Camouflage would be incredibly awkward for a melee to have. While it's understandable that, like stealth, Camouflage breaks when a player gets too close and has it broken, this is usually due to the player being out of combat. Camouflage, however, has in-combat utility (to be fair the glyph is terrible) that could be helpful to keep active for the entire 6-second duration. However, being in melee inherently makes the usage of Camouflage while in combat a bit more impractical since melee vulnerability to collateral damage is far higher than that of ranged. While the Hunter could just leave melee range and Camouflage then, it takes time to do that when their Marksmanship and Beast Mastery brethren could probably Camouflage on the spot.

Finally, Trap Launcher, while not necessarily bad for a melee to have since melee usually have some ranged utility, could result in some awkward situations since the Hunter may find it advantageous to toggle the ability off or on in any given situation. This is a bit of a minor nitpick though.

In conclusion, reworking Survival into a melee specialization could potentially be a massive undertaking, assuming the intention is to make the gameplay at least somewhat differentiated from other melee classes/specs.

4. Melee has some inherent disadvantages over ranged (by design)

Aside from issues I went over above such as melee generally need some way to close the gap, a transition from ranged to melee is effectively a nerf in terms of uptime since in general, the effective uptime range drops from 40 yards to 5. To be fair, this isn't too big of a deal but could result in some major problems such as overbuffing as "compensation" when all that was needed were some minor speed steroids, gap closing capability, and the ability to deal some decent damage when the player does happen to have uptime. Ultimately this isn't as big of a deal as it sounds since it seems melee don't have it quite as bad nowadays, but there could be a slated imbalance against melee (again) someday and Survival Hunters would need to at least be somewhat prepared to deal with it.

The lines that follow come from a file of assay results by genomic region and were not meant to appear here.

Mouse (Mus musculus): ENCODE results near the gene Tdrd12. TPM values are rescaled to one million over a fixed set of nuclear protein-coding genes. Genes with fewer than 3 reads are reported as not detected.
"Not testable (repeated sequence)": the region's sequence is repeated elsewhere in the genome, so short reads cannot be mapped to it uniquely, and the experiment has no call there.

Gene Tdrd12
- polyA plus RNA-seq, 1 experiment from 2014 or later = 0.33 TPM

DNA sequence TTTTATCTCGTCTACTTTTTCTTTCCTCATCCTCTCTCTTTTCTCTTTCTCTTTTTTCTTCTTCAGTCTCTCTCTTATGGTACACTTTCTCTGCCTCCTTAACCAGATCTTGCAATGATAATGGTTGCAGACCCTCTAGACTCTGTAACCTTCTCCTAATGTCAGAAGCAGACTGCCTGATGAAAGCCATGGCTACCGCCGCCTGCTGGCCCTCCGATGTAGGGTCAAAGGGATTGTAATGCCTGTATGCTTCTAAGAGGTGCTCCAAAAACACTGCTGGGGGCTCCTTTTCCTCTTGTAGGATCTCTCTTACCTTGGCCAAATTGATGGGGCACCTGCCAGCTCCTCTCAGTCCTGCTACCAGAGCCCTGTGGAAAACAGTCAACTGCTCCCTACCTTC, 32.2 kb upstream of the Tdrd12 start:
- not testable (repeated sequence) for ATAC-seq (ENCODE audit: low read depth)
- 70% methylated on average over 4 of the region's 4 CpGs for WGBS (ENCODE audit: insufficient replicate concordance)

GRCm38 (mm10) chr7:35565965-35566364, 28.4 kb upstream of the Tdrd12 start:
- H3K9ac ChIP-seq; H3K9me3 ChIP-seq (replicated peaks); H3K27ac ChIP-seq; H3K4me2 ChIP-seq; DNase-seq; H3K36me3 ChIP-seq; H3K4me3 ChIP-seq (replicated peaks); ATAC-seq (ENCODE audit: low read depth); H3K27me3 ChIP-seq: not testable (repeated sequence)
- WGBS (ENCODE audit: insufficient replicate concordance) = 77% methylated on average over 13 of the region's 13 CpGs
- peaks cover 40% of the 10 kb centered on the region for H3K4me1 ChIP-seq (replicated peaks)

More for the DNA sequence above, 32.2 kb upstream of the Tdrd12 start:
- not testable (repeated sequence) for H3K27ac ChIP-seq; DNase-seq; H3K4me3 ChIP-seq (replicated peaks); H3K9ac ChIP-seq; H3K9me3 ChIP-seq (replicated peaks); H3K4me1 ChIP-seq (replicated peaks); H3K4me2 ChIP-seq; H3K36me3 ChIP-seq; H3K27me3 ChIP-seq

Final Statements

The plans to make Survival a melee specialization concern me in many ways. The general idea comes off as taking the easy way out in terms of making the three Hunter specializations different, which especially becomes apparent when it is also said there are plans to alter Marksmanship as well by making them potentially petless by design (even though it already exists as an option). What seems even worse is that Survival is the most unique concept when compared to the other two Hunter specializations in terms of both style and gameplay and while there may be some awkward factors like the potentially weird Black Arrow that's generally exclusive to Dark Rangers. It is also worrying that there are some major design obstacles associated with doing such a change, making the change a time-consuming affair that could potentially be better spent expanding upon what was already in place.

After seeing what Blizzard did in an attempt to make the Hunter specializations "different" in Warlords of Draenor, I will admit that it's difficult to be optimistic. However, since it's unlikely that this design decision will be reversed (due to factors such as parallel development meaning this change was likely planned for a while), I hope those behind these changes know what they're doing and maybe Blizzcon will have more detailed information.